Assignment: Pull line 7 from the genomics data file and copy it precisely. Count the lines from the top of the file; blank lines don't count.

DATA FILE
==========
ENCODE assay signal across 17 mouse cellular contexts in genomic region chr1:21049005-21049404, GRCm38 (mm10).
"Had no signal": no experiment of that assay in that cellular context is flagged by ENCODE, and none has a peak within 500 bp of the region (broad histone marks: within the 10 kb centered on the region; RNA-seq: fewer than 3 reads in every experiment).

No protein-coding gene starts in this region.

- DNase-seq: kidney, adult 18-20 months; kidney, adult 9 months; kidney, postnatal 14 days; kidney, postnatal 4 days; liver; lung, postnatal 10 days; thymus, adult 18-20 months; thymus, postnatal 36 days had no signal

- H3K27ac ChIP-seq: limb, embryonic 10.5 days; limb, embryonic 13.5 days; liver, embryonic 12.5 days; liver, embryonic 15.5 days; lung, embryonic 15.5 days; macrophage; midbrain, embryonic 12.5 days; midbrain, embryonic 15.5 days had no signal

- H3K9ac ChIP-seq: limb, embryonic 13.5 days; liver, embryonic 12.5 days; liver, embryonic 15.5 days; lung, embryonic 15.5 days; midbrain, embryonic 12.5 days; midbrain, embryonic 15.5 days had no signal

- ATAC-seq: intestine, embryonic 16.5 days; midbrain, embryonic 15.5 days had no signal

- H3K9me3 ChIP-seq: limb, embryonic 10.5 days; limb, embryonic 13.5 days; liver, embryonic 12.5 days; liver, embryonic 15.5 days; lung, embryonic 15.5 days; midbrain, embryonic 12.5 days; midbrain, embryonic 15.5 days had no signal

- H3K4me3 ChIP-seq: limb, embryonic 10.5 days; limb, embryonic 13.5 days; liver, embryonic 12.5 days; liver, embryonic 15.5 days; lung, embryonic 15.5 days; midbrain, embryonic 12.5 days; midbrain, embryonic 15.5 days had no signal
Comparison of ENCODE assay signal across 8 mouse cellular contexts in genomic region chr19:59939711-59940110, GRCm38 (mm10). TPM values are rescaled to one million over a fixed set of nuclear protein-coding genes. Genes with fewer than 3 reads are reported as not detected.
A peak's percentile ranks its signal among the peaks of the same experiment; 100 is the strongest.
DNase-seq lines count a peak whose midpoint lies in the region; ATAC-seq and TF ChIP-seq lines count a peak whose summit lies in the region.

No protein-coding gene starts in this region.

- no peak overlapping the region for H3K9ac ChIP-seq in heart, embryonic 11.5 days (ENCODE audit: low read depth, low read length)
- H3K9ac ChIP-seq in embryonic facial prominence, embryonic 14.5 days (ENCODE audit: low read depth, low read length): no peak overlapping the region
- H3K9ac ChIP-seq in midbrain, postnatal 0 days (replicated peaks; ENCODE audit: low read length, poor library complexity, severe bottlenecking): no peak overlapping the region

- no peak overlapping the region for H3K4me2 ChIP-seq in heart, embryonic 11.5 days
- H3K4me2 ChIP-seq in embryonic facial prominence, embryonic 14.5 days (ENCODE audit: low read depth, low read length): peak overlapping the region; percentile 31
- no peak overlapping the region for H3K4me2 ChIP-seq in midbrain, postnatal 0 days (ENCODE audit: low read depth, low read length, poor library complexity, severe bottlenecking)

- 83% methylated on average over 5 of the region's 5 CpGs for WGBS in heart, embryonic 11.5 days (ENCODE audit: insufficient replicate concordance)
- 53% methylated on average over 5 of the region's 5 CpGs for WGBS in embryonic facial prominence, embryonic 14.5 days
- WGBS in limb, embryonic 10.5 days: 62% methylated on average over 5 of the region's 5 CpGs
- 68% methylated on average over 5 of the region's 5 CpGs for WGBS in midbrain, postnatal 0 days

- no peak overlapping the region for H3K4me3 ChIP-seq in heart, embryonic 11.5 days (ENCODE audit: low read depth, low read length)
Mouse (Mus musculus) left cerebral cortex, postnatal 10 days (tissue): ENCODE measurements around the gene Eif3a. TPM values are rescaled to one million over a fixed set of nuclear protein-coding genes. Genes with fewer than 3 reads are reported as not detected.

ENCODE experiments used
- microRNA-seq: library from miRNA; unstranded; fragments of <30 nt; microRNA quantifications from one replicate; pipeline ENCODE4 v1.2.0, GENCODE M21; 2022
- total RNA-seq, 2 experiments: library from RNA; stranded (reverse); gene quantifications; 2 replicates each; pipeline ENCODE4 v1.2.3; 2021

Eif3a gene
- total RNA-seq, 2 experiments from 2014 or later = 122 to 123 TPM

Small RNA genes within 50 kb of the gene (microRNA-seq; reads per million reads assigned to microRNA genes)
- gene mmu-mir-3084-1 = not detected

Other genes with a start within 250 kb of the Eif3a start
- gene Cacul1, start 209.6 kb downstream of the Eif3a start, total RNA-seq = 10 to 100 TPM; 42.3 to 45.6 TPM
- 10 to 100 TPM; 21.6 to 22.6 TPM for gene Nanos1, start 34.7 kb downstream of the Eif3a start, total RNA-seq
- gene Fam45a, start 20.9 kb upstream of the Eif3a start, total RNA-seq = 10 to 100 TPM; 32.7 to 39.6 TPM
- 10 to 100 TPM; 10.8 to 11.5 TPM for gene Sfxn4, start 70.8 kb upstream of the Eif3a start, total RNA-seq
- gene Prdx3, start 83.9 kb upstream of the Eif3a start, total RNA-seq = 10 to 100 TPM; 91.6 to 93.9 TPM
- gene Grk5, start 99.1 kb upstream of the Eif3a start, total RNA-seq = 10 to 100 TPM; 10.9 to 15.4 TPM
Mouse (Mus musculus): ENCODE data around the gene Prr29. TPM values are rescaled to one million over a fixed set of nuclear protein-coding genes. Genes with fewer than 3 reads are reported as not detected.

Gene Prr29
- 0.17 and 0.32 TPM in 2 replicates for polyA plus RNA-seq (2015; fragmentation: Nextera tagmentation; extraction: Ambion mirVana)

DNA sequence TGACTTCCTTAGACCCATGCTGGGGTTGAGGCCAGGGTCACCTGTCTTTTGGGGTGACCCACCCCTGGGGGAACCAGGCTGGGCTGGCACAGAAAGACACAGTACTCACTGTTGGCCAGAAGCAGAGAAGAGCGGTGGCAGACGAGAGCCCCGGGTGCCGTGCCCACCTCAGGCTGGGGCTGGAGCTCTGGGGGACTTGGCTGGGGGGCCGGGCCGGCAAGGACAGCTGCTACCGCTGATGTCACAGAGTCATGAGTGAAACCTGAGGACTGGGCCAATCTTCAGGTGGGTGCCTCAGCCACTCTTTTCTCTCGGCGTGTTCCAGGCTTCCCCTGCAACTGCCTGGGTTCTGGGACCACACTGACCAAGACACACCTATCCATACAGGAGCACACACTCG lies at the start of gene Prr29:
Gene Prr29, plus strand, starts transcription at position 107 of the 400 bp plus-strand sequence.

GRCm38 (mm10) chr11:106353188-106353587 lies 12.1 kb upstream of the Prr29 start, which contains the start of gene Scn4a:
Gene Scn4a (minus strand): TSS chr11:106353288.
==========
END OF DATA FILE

- ATAC-seq: intestine, embryonic 16.5 days; midbrain, embryonic 15.5 days had no signal